Governor Abbot

The Governor issued a proclamation to amend GA-27, the order prohibiting elective surgeries in a number of counties. It’s a lot of counties.

Now, all of the counties within the following Trauma Service Areas, as shown on the map below, are included in the restrictions. Areas J, K, M O, P, Q, R, S, T, U, V and Dallas County. Basically, most of Texas except North Texas, Northeast Texas, the Panhandle and Lubbock areas, and El Paso.

State GOP Convention

🍿 I’m obviously won’t be heading to the convention either way, but yesterday, Houston cancelled their contract. Today, Montgomery County’s (Conroe and The Woodlands) Judge invited the convention to drive up IH-45 and the State GOP sued the City of Houston over the cancelled contract.

The district judge already ruled for Houston in the suit and the GOP has appealed directly to the Texas Supreme Court. As Mayor Turner said, it’s a bit ironic that the GOP is arguing it is safe for a 6,000-person in-person convention while the courts are still meeting virtually.

Houston’s Hospitals

I haven’t said much about Houston lately. Just too much locally. But, they’re still in the same position. ICUs are at 105% of capacity at the Texas Medical Center as they’re solidly in “Phase 2”. Phase 1 is their normal ICU beds. Phase 2 is their first level of supplemental capacity. They still have a lot of room in these supplemental phases, but of course, you can only run on supplemental for so long..


There’s been a lot of chatter on the sports front. Most of it is more national in scope so I haven’t worried about covering it. The short of it is the NBA, MLB, and MLS are all in various stages of their beginning play. MLS have started games. MLB teams are working around again for a start later this month. NBA teams are now reporting to their “bubble” at Disney World.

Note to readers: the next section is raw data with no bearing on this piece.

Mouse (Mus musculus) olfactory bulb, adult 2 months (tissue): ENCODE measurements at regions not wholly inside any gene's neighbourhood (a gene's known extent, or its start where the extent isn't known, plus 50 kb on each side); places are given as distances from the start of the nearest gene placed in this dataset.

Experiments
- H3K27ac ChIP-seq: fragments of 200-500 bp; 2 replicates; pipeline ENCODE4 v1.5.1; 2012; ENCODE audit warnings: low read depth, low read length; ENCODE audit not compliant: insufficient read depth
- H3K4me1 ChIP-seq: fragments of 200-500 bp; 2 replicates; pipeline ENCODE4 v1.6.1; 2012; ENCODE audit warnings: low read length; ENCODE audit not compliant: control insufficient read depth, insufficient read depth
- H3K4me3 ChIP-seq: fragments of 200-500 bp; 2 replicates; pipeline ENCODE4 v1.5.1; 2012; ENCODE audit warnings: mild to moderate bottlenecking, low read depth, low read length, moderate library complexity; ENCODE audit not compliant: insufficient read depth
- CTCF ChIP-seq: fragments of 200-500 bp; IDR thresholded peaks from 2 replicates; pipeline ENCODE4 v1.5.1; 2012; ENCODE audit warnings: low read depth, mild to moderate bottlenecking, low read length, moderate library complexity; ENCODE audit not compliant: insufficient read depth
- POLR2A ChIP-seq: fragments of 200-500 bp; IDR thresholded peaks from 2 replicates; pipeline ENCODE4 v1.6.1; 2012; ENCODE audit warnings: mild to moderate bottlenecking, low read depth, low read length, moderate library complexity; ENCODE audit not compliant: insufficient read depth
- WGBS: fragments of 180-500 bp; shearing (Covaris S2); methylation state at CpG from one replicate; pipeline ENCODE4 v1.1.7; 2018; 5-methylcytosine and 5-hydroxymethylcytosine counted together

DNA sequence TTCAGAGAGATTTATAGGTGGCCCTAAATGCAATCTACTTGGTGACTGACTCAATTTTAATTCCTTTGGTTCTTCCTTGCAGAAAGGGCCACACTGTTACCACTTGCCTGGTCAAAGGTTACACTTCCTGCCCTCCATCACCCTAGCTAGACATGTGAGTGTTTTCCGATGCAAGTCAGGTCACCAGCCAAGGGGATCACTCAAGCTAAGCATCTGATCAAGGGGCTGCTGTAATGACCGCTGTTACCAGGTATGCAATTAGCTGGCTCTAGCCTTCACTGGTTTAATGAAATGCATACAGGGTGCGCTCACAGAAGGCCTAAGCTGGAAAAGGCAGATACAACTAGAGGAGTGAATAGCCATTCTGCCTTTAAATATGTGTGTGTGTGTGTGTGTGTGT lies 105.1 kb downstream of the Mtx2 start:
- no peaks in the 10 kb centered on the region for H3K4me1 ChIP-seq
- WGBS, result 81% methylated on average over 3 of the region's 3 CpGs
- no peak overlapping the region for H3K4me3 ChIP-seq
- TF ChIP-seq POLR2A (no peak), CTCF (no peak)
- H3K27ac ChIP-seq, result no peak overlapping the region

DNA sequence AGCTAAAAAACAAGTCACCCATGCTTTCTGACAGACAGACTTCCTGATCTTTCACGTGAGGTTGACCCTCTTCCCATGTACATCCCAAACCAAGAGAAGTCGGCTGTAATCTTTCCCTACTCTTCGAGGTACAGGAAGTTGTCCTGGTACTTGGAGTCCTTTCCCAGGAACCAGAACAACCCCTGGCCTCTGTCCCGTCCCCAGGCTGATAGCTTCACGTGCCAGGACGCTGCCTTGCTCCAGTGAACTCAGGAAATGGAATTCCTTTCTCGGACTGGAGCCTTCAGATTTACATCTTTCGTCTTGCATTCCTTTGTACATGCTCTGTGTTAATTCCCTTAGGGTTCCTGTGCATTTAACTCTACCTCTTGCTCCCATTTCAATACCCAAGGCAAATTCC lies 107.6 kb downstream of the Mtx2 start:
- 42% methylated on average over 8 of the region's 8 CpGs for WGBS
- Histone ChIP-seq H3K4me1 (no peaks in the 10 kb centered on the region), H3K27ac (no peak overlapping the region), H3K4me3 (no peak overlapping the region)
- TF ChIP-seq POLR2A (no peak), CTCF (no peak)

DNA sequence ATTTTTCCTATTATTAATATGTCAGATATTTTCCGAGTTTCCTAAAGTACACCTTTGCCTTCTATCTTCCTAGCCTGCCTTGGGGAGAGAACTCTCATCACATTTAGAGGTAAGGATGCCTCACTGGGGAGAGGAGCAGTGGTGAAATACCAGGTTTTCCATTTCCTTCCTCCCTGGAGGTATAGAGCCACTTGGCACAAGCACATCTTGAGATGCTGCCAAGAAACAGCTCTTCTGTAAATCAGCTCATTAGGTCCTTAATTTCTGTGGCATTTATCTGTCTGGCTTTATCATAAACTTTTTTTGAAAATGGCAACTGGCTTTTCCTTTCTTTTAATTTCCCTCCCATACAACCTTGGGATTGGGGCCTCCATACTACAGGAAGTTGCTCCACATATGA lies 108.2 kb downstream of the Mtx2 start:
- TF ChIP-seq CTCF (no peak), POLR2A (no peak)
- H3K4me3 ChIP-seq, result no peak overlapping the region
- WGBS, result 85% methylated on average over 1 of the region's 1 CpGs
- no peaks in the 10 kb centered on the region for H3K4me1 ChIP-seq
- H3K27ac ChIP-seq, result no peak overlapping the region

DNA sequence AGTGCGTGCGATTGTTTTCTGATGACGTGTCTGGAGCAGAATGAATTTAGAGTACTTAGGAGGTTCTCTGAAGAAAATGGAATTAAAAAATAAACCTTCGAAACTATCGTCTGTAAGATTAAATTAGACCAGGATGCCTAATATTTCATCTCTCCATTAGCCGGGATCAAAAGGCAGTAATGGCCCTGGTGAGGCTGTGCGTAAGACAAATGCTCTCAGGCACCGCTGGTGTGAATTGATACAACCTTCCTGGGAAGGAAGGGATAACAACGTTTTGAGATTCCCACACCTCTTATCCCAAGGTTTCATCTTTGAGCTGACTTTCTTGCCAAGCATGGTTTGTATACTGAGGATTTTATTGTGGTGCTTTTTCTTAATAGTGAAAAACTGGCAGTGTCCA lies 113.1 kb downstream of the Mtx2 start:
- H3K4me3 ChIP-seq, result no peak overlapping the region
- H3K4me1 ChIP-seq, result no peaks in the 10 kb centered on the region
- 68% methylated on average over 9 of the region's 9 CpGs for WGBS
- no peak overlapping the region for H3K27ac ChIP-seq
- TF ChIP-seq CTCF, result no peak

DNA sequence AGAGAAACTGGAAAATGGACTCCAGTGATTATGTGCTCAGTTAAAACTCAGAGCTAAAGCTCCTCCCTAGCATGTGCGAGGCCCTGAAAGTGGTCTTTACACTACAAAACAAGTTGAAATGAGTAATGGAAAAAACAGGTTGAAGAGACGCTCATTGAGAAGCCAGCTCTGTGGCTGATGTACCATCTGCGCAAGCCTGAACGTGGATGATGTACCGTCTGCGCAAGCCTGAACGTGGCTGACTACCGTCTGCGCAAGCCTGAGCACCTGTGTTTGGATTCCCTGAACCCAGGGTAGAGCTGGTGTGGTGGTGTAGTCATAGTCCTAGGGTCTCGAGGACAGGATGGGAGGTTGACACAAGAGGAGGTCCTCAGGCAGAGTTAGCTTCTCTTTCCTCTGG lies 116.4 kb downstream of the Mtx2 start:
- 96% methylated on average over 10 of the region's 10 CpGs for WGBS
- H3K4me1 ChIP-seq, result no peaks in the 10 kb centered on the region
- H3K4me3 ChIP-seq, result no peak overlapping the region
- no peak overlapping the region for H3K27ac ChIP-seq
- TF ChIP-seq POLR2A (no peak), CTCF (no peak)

Notable, there has been testing problems where MLB teams haven’t received results in a timely matter and MLS kicked FC Dallas out of the first tournament due to too many players testing positive.

But now, eyes are looking toward the big one for us in Texas. Football.

On the college front, for those who didn’t realize it, the Ivy Leagues still play football, but not this year. They’re cancelling all of the Fall sports.

The Big Ten announced they are only playing their conference games this Fall. None of the other major conferences have joined them (yet), but ACC did announce that if more conferences went that route, they would help ensure Notre Dame has games—6 of Notre Dame’s games this season are against ACC teams already. ND is independent for football, but in the ACC for the rest of their sports. Either way, ND’s AD isn’t really expecting the season to start as schedule.

Ohio State’s AD is even less optimistic.

Locally, Big 12 said it is too early to talk about such things, though word is spirit groups and bands won’t travel to away games this season.

Dallas ISD’s superintendent isn’t expecting there to be high school football either.

Some schools are going to go to esports instead? If that’s your thing, cool.


State of Texas

We’re not seeing any improvement on the state numbers. 9,782 new cases today. The “good” thing is this is the second day in a row it has declined. But, this is the 3rd highest daily value and still 1500 higher than the 4th highest daily value. We’re bringing in 14% of the country’s positive results.